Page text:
Handshakes and Verbal Contracts: Are They Enforceable?

Although it might seem that handshakes and other methods of verifying informal contracts are going out of style, the question of whether or not they count as a binding, enforceable contract still comes up in court. It is always better to get something in writing, but if you are wondering if that deal you sealed with a handshake (prior to social distancing) is legitimate, this blog will help you answer that Read More

Non-Compete Clauses and Their Enforceability

What are Non-Compete Clauses? You might have had to sign a non-compete clause (NCC), sometimes called a covenant not to compete, at your current or previous job. This clause, which continually generates controversy, bars employees from either starting a similar business or becoming employed in a similar profession during a specified period of time after their current employment ends. Many NCCs also specify Read More

The Worst They Can Do Is Say “No”

I have been fielding a lot of inquiries about whether people are eligible for any of the many programs out there, including many people applying for unemployment for the first time. As I have said before, the old rules don’t apply right now, so just because you thought that you would be ineligible for unemployment if “X” happened, things may have changed. So even if you think you might not be eligible for Read More

COVID-19 Related Funding Options for Independent Contractors and the Self-employed

If you worked as an independent contractor for a company (i.e., Uber, Lyft, Instacart  etc.), and receive a Form 1099 at the end of the year instead of wages reported on a W2, you might be confused about what your options are for receiving money from the government since you were not classified by your company as an "employee." But there is help for you, too. Here are some of the options available to you as of Read More

Overview of Available Benefits Under the Paycheck Protection Program

On Friday, March 28, 2020, the Coronavirus Aid, Relief, and Economic Security Act (“CARES Act”) was officially signed into law.  This a historic, sweeping law that will do a lot for a lot of people, even though I’m sure not everyone is pleased with how the money is being distributed.   But I read the entire thing.  It took me most of an entire day, but I wanted to take the time to explain what’s in and what is Read More

What to Never Say to Your Insurance Company After an Accident

When it comes to communicating with a representative from your insurance company after a car accident or when filing a claim, less is more. Similar to the “anything you say can and will be used against you in a court of law” concept of criminal interrogation, you should generally refrain from saying anything you are not obligated to share with an insurance agent. The best practice is to always say exactly what Read More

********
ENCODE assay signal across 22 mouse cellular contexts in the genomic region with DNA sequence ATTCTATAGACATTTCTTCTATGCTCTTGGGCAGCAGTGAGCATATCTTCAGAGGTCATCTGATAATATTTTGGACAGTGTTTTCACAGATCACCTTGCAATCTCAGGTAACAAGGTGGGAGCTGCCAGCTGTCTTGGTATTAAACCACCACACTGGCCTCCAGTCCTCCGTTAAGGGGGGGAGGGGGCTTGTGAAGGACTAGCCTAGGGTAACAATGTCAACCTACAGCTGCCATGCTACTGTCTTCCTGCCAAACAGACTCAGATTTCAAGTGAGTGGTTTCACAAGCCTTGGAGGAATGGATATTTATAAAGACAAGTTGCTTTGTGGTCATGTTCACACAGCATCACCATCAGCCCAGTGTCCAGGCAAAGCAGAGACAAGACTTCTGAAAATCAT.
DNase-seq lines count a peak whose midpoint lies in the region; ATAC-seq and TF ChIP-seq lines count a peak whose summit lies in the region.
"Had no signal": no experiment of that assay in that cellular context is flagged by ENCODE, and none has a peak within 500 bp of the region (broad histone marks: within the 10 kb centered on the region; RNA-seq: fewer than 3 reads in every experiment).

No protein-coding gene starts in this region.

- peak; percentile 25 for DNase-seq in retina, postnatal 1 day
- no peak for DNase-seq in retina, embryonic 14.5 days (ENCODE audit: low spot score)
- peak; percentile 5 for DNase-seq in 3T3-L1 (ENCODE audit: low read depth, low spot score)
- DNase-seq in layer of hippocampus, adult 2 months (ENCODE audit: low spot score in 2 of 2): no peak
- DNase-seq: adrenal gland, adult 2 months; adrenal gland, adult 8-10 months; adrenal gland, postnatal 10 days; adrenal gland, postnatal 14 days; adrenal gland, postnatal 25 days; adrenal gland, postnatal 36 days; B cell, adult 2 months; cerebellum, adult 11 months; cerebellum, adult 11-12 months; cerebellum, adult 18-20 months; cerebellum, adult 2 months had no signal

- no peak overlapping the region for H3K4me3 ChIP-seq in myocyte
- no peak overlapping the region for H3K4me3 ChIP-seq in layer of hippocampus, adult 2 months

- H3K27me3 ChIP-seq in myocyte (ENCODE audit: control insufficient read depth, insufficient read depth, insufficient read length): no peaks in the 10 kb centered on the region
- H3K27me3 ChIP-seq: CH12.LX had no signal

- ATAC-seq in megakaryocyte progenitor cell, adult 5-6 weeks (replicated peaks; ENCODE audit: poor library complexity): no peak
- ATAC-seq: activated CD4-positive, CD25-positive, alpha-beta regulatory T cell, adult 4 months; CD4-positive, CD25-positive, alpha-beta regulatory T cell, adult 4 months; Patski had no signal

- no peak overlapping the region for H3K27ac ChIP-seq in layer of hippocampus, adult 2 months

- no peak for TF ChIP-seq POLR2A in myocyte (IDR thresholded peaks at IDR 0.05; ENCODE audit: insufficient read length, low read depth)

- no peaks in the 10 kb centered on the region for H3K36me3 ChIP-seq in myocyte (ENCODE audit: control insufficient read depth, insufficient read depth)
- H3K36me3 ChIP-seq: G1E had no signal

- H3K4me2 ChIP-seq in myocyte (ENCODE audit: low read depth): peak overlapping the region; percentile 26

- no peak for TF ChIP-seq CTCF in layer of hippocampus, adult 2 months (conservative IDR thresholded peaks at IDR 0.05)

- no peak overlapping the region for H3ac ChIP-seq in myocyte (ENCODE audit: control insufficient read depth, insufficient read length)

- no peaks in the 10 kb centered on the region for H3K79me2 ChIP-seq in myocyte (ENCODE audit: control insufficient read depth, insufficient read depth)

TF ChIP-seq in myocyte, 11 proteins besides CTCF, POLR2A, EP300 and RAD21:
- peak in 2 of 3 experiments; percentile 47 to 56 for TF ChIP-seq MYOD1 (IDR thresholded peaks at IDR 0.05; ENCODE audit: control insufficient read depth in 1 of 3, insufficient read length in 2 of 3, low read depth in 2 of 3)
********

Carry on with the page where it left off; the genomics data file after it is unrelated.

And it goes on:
What Do I Do Now? Life In the Time of Coronavirus

It is not an understatement to say that we are dealing with unprecedented circumstances, at least in modern times.  The truth is that no one really knows what happens next or where we go from here, but many states and the federal government are trying to help workers as quickly as possible, and the changes are happening on almost a daily basis. There are some important changes that have happened to the Family Read More

Can You Sue a Minor for a Personal Injury?

As children are very rarely treated as adults when they commit a criminal offense, you might think that they are similarly off-limits if you are considering a civil suit. However, there are situations in which you may be able to collect a payout after a personal injury, though it is more difficult than if an adult was responsible. The child’s age and intent, as well as the nature of the activity the child was engaged Read More

What does “At-Will” Employment Mean?

With the exception of Montana, all states have some form of at-will employment that governs firing practices at public entities and private companies. If you are indeed employed “at-will,” (again, the vast majority of American workers are considered at-will) then you may generally be fired at any point in your employment for any reason. Employees in every state (again, besides Montana) are presumed to be employed Read More

Assumption of Risk Explained

If you are attempting to earn a payout of damages after a personal injury to yourself, you can be sure the negligent party or parties that caused the harm will do everything possible to avoid paying anything. One of the defenses that may be raised in a personal injury case is assumption-of-risk. This type of defense will essentially try to pin blame on you, the victim, for your own injury.  The central argument in Read More